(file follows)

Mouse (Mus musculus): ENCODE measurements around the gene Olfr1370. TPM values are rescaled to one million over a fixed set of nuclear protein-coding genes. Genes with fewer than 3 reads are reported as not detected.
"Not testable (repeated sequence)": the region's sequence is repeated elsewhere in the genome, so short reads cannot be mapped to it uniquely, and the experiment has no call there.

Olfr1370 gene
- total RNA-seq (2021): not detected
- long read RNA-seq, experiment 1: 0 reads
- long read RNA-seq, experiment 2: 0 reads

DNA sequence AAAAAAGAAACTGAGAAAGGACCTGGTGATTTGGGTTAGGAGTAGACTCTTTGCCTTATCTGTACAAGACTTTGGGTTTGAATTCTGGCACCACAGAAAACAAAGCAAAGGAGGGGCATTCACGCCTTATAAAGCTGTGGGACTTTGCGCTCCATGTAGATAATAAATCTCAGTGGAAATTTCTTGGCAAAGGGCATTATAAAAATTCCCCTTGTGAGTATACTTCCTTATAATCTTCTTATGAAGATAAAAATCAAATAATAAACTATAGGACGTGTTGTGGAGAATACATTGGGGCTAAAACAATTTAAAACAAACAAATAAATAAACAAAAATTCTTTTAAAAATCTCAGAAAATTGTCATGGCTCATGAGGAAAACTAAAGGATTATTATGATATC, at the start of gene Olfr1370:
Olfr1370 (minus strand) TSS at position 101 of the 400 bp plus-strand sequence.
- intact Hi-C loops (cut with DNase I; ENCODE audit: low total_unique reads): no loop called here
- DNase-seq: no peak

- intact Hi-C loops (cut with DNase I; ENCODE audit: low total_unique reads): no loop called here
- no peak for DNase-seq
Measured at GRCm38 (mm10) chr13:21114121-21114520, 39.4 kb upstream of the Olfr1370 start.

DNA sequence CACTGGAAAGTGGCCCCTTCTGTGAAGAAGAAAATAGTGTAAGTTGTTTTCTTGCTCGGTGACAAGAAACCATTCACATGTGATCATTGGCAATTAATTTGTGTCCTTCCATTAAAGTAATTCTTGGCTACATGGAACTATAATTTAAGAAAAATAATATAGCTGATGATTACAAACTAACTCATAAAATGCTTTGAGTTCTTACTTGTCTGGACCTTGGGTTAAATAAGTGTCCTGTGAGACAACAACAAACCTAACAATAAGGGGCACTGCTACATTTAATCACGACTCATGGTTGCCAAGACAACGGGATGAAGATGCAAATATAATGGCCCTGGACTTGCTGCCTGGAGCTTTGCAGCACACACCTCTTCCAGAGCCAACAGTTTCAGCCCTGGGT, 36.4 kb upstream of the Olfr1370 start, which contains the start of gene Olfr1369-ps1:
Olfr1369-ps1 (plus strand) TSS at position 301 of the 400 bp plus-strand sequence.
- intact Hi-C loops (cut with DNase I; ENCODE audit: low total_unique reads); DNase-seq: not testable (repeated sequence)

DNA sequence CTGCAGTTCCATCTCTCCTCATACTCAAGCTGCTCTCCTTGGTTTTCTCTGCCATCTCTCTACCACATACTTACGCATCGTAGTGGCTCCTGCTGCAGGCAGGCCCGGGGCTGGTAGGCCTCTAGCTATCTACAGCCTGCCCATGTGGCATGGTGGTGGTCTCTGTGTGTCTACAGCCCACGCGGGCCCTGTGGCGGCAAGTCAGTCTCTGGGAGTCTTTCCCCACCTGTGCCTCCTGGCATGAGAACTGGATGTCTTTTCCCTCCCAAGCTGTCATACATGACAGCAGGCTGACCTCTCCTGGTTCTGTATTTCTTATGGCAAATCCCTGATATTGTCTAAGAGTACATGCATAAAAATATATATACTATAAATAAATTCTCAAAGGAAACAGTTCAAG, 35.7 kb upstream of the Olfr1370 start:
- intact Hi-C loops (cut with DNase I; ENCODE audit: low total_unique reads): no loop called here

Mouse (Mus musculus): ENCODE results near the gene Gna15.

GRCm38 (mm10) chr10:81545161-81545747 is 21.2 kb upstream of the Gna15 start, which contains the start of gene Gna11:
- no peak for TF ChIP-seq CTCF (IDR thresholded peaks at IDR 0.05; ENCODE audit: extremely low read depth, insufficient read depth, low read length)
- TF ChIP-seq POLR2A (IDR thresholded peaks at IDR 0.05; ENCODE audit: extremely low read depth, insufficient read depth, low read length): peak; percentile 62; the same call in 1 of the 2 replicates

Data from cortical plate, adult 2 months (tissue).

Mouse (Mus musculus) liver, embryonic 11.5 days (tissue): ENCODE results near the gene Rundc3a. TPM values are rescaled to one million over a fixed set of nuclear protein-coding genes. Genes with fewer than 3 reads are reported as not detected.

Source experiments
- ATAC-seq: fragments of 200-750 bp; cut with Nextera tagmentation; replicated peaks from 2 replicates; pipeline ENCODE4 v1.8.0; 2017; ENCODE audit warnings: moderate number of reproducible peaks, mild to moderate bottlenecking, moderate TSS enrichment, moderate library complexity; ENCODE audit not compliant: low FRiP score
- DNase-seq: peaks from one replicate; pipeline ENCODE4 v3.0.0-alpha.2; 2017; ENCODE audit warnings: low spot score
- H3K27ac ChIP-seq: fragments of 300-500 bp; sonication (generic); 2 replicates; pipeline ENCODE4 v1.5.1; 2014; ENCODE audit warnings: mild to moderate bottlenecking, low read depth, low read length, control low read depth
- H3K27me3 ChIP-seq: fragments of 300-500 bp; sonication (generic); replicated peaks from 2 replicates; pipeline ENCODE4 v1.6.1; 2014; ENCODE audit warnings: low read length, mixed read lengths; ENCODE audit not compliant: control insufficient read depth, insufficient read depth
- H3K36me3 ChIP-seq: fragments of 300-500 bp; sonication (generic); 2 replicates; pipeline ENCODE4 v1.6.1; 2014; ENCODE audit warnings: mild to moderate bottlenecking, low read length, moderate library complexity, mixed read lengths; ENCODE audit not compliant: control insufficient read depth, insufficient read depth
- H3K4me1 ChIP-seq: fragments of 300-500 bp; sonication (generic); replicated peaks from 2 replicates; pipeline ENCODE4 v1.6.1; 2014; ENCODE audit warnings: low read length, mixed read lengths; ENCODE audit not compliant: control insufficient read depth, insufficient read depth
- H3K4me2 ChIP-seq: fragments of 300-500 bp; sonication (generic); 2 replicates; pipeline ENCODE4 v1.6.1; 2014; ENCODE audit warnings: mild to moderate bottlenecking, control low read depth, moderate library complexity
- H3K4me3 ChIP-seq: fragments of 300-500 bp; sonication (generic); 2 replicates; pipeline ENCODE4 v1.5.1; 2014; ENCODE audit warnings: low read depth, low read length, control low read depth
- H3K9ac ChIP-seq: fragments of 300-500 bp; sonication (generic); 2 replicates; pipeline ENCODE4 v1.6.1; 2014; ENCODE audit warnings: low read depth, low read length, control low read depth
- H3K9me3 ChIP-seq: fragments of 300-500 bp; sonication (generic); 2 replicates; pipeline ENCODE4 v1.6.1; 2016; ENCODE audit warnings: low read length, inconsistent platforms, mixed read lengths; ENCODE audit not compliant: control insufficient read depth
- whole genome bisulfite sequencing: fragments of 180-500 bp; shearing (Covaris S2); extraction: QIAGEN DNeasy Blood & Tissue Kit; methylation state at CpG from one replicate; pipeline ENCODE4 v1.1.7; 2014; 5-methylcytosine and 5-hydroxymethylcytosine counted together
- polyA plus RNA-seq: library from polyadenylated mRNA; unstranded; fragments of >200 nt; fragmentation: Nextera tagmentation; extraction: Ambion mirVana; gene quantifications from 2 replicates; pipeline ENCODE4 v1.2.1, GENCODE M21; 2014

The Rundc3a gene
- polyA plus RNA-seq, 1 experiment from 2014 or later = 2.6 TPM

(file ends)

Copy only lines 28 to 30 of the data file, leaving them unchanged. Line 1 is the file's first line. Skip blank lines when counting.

- H3K27ac ChIP-seq: fragments of 300-500 bp; sonication (generic); 2 replicates; pipeline ENCODE4 v1.5.1; 2014; ENCODE audit warnings: mild to moderate bottlenecking, low read depth, low read length, control low read depth
- H3K27me3 ChIP-seq: fragments of 300-500 bp; sonication (generic); replicated peaks from 2 replicates; pipeline ENCODE4 v1.6.1; 2014; ENCODE audit warnings: low read length, mixed read lengths; ENCODE audit not compliant: control insufficient read depth, insufficient read depth
- H3K36me3 ChIP-seq: fragments of 300-500 bp; sonication (generic); 2 replicates; pipeline ENCODE4 v1.6.1; 2014; ENCODE audit warnings: mild to moderate bottlenecking, low read length, moderate library complexity, mixed read lengths; ENCODE audit not compliant: control insufficient read depth, insufficient read depth